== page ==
How do you pump a solid?
November 14, 2013
In 1980 I spent an entertaining evening at a bed and breakfast in Stratford listening to my host describe pumps. He was an engineer for a company which manufactures pipeline equipment and the things he told me stuck in my mind.
The most interesting one had to be their use of regular jet engines to drive natural gas pipelines: as an experiment they put one into a shed beside the pipeline, burned natural gas from the stream in it, vented the exhaust through grates to the air above, and sat back to see how long the thing would last. The trick with a jet is that the flow of air through the turbine actually cools it, so a jet runs very well in a shed without a fancy cooling system. When the prototype didn’t wear out they put more and more turbine engines in place. They found over time that the service life for a gas turbine in a pumping station is much, much longer than for the same engine in a 737. My host told me that they hadn’t had one fail yet.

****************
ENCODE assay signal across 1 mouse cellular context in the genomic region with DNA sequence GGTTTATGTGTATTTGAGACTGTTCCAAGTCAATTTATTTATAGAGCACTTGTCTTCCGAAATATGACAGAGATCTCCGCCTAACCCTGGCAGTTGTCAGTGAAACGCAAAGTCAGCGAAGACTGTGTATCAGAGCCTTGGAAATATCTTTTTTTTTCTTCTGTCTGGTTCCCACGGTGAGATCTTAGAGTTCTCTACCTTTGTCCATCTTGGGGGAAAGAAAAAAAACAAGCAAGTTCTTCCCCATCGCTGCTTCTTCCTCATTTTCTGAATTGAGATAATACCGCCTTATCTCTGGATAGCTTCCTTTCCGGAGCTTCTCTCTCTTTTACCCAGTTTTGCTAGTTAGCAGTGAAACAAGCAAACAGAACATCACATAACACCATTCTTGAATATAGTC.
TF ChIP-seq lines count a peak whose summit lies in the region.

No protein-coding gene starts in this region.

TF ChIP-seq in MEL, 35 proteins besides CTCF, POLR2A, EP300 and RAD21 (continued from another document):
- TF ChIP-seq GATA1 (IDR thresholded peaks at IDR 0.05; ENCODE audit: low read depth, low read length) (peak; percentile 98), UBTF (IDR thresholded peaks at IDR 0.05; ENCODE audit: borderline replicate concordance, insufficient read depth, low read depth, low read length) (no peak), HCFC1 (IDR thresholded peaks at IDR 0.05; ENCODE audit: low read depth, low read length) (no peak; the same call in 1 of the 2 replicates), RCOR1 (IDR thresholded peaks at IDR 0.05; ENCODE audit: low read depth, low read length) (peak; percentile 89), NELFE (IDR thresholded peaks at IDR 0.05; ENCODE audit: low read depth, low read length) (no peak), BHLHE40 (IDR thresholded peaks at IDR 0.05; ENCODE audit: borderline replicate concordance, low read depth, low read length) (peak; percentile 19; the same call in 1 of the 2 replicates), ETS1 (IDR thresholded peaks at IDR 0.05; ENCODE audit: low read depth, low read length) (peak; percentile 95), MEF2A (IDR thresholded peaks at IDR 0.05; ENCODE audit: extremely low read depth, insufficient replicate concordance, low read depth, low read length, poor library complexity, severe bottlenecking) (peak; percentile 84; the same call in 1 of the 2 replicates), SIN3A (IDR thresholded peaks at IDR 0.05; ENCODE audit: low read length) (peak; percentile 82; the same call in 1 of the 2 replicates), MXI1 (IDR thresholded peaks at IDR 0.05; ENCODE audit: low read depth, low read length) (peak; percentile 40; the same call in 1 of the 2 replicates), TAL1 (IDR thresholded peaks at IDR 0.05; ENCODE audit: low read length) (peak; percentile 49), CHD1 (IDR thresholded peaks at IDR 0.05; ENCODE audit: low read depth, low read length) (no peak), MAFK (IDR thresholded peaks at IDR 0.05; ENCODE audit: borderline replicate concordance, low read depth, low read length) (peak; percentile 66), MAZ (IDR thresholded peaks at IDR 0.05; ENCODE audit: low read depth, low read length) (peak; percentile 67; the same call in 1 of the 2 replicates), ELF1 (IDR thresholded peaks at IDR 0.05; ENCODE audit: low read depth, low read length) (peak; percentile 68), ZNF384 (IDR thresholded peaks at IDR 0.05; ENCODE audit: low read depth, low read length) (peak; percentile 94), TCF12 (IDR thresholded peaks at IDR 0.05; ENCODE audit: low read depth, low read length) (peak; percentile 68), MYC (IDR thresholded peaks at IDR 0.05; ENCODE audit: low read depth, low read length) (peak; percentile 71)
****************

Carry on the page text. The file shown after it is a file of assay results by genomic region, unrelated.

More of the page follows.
So this made sense: it’s easy to pump a gas/fluid which readily provides fuel to the engines which drive it. The gas logically would move easily through the pipe without high pressures or frequent pumping stations. So that’s the design for the west-to-east natural gas pipeline.
A pipeline is a magical metaphor for politicians to use: things go in one end and come out the other and nobody needs to understand how or why. But the image I see is a jet engine choking on tar and the 1/4″ pipe wall gradually sanded away to nothing by the flowing bitumen.
Bitumen starts out as a substance hard enough that it takes huge shovels to chisel it out of the ground. It’s abrasive. It certainly is going to be harder to pump than natural gas.
So, you say, they dilute the bitumen with natural gas in liquified form? So they mix the bitumen and the LNG together and pump like crazy and when it gets to the other end they refine the whole mess into petroleum products.
Trouble is, everything I could read on Wikipedia about liquifying natural gas products emphasizes how critical temperature and pressure are. What happens if something upsets this delicate suspension? Do we get the pipeline plugged with tar from Windsor to Cornwall?
I don’t have a dog in this particular fight, but I’d be very interested to know how Enbridge proposes to pull off this feat with a 1/4″ thick pipe stretched across the country.
I’d really like to know some answers here.